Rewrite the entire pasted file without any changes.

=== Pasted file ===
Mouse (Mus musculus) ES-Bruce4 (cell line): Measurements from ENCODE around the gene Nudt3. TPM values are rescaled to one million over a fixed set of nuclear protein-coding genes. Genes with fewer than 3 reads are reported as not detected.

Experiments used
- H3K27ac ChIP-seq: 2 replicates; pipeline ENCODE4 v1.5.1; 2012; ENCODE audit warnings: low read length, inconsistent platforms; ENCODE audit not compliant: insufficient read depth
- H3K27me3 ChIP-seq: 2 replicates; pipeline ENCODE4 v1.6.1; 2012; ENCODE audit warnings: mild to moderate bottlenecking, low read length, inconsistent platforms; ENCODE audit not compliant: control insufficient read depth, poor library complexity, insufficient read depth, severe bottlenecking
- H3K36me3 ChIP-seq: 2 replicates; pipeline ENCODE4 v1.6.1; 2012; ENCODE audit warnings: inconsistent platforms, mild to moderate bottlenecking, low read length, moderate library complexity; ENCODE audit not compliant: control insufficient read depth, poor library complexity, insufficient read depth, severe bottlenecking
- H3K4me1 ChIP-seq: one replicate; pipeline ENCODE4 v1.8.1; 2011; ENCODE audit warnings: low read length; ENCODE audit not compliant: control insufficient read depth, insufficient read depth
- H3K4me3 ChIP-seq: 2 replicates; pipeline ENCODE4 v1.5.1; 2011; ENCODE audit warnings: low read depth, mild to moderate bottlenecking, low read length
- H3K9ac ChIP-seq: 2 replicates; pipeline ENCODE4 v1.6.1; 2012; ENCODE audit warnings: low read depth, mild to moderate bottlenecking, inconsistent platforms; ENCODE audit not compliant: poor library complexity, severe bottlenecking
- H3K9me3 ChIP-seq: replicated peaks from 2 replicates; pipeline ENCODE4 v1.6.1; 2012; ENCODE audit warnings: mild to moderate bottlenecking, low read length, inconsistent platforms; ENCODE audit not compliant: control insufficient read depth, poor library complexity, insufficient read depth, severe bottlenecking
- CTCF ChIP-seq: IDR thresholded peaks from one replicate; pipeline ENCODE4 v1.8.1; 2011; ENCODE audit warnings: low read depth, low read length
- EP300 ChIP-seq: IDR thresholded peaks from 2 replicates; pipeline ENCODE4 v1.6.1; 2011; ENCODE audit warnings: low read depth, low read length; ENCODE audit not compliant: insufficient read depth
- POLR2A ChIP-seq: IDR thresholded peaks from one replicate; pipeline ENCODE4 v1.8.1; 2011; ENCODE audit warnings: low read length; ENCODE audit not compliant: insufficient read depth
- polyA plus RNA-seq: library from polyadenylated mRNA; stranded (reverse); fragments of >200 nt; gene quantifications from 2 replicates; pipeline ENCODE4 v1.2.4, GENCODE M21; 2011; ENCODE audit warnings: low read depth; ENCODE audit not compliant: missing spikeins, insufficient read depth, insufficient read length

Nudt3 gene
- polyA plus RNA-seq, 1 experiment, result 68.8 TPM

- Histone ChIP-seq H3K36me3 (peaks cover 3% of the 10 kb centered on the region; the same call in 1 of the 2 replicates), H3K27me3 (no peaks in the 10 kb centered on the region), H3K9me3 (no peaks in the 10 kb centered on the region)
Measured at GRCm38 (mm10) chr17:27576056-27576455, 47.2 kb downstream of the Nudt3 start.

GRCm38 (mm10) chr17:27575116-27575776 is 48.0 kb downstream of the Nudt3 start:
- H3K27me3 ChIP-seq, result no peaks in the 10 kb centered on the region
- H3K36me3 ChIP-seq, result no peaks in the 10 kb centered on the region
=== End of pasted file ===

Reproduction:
Mouse (Mus musculus) ES-Bruce4 (cell line): Measurements from ENCODE around the gene Nudt3. TPM values are rescaled to one million over a fixed set of nuclear protein-coding genes. Genes with fewer than 3 reads are reported as not detected.

Experiments used
- H3K27ac ChIP-seq: 2 replicates; pipeline ENCODE4 v1.5.1; 2012; ENCODE audit warnings: low read length, inconsistent platforms; ENCODE audit not compliant: insufficient read depth
- H3K27me3 ChIP-seq: 2 replicates; pipeline ENCODE4 v1.6.1; 2012; ENCODE audit warnings: mild to moderate bottlenecking, low read length, inconsistent platforms; ENCODE audit not compliant: control insufficient read depth, poor library complexity, insufficient read depth, severe bottlenecking
- H3K36me3 ChIP-seq: 2 replicates; pipeline ENCODE4 v1.6.1; 2012; ENCODE audit warnings: inconsistent platforms, mild to moderate bottlenecking, low read length, moderate library complexity; ENCODE audit not compliant: control insufficient read depth, poor library complexity, insufficient read depth, severe bottlenecking
- H3K4me1 ChIP-seq: one replicate; pipeline ENCODE4 v1.8.1; 2011; ENCODE audit warnings: low read length; ENCODE audit not compliant: control insufficient read depth, insufficient read depth
- H3K4me3 ChIP-seq: 2 replicates; pipeline ENCODE4 v1.5.1; 2011; ENCODE audit warnings: low read depth, mild to moderate bottlenecking, low read length
- H3K9ac ChIP-seq: 2 replicates; pipeline ENCODE4 v1.6.1; 2012; ENCODE audit warnings: low read depth, mild to moderate bottlenecking, inconsistent platforms; ENCODE audit not compliant: poor library complexity, severe bottlenecking
- H3K9me3 ChIP-seq: replicated peaks from 2 replicates; pipeline ENCODE4 v1.6.1; 2012; ENCODE audit warnings: mild to moderate bottlenecking, low read length, inconsistent platforms; ENCODE audit not compliant: control insufficient read depth, poor library complexity, insufficient read depth, severe bottlenecking
- CTCF ChIP-seq: IDR thresholded peaks from one replicate; pipeline ENCODE4 v1.8.1; 2011; ENCODE audit warnings: low read depth, low read length
- EP300 ChIP-seq: IDR thresholded peaks from 2 replicates; pipeline ENCODE4 v1.6.1; 2011; ENCODE audit warnings: low read depth, low read length; ENCODE audit not compliant: insufficient read depth
- POLR2A ChIP-seq: IDR thresholded peaks from one replicate; pipeline ENCODE4 v1.8.1; 2011; ENCODE audit warnings: low read length; ENCODE audit not compliant: insufficient read depth
- polyA plus RNA-seq: library from polyadenylated mRNA; stranded (reverse); fragments of >200 nt; gene quantifications from 2 replicates; pipeline ENCODE4 v1.2.4, GENCODE M21; 2011; ENCODE audit warnings: low read depth; ENCODE audit not compliant: missing spikeins, insufficient read depth, insufficient read length

Nudt3 gene
- polyA plus RNA-seq, 1 experiment, result 68.8 TPM

- Histone ChIP-seq H3K36me3 (peaks cover 3% of the 10 kb centered on the region; the same call in 1 of the 2 replicates), H3K27me3 (no peaks in the 10 kb centered on the region), H3K9me3 (no peaks in the 10 kb centered on the region)
Measured at GRCm38 (mm10) chr17:27576056-27576455, 47.2 kb downstream of the Nudt3 start.

GRCm38 (mm10) chr17:27575116-27575776 is 48.0 kb downstream of the Nudt3 start:
- H3K27me3 ChIP-seq, result no peaks in the 10 kb centered on the region
- H3K36me3 ChIP-seq, result no peaks in the 10 kb centered on the region